Garments and Pregabelin

A week with no blog entry?  Forgive me.  I’ve been adjusting to my medication and, whilst it has stepped up slowly to the maximum dose, I have effectively doubled it in a week and, at times, I am as high as a kite.

That said, though, I have had a few pain-free hours. Completely. No “But there is a little bit…” or anything else, but pain free.

Bliss.

There were some curiously intense pains later but the few hours of relief were wonderful.  Control is still a big issue, and I seem to be more clumsy than normal, but to not have that pain and then have to worry just about the normal aches and pains of lack of muscle use is brilliant.  If I could drink, I’d celebrate with champagne.

Concentration, then, has been at a premium. 🙂 I’ve been unable to properly implement some of my Pain Management strategies due to having to drive up and focus on research (more below), but now I’m back I can sort that out.  Pacing is key – the length of time spent on an activity has to be controlled – but distraction isn’t a problem: research is too absorbing!  However, both have been affected by a constantly swimming head and feet with a feeling of inebriation and complete inability to focus.  More on this as I get acclimatise to the medication.

However, I’ve managed a little more on First Centurion, and had a chat about a possible cover, written a piece for the faculty’s book this year (title either “Release” or “I go to Sleep”) but I have been mostly focusing on the MA, mainly the response to Possession and on the research paper.  The former is now to be a radio play – incorporating what I’ve picked up from the radio lectures – of around 30-45 minutes in length and the latter is definitely entitled “Gorgeous Garments in Sir Gawain” (alliteration intentional: it is part of a stylistic convention of the period and is heavily used through Sir Gawain and the Green Knight).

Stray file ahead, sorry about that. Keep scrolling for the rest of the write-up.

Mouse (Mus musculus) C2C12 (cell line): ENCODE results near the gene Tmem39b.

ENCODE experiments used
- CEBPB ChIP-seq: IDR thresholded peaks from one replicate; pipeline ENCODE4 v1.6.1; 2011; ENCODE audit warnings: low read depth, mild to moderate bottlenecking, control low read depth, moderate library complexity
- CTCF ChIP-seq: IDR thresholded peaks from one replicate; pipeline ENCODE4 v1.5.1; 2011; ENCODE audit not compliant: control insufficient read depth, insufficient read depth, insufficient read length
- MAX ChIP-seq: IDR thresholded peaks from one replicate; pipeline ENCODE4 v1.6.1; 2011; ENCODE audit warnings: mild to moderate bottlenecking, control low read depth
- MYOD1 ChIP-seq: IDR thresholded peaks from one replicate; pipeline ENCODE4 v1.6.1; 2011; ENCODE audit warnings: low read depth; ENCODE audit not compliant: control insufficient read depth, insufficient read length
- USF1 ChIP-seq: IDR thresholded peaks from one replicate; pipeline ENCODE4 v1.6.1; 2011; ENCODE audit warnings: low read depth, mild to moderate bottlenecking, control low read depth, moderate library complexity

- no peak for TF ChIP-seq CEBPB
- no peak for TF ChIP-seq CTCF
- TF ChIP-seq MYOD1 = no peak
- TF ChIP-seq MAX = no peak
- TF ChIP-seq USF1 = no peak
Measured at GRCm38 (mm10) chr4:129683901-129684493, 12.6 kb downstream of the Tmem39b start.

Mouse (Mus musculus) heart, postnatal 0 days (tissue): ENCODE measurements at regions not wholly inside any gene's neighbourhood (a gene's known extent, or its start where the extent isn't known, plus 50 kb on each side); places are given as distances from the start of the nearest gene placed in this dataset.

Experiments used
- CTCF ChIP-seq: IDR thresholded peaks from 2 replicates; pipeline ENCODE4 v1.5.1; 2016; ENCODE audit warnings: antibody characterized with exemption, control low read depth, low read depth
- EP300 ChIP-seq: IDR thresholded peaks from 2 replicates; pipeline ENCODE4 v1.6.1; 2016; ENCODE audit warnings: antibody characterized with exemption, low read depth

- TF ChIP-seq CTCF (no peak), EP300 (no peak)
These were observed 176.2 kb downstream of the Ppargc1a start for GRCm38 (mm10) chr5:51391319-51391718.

For Gorgeous Garments, the Morgan Library & Museum have been really helpful as their current online exhibition has some hiccups but they have told me how to access everything through the catalogue.  Whilst focussing on clothing in the Netherlands and France, the exhibition has direct associations with England as our links with France and the Netherlands in the 14th Century were quite substantial – dress and fashion is and was so portable.  Further, it seems there was an explosion of interest in fashion in the early half of the 14th Century that has a direct implication as to why the Sir Gawain poet described his key character’s clothing so well. Like Froissart, it is likely that he only writes about what his audience want to hear!  Anyway, I am getting buried in 14th century fashion; again, more later on this.

It’s the reviews that are an issue for me.  We’ve had to read Jenny Mayhew’s A Wolf in Hindelheim, Jenn Ashworth’s The Friday Gospels, Jonatahan Coe’s Expo ’58 and Ross Raisin’s God’s Own Country, write reviews on three and also write a further review on one of our own choosing.  For me, all four are curiously underwhelming in their resolution: it’s as if they are deliberately downplaying reality, making it a grey world in which even life-changing events are to be considered as inevitable or, ordinary events have to be artificially held up as something special.  However, all are well written and my favourite is possible A Wolf in Hindelheim – the detail, at times, is almost overwhelming though I found I became lost as to which character was which in the first half of the book.

Anyway, the books are below (if I can….)

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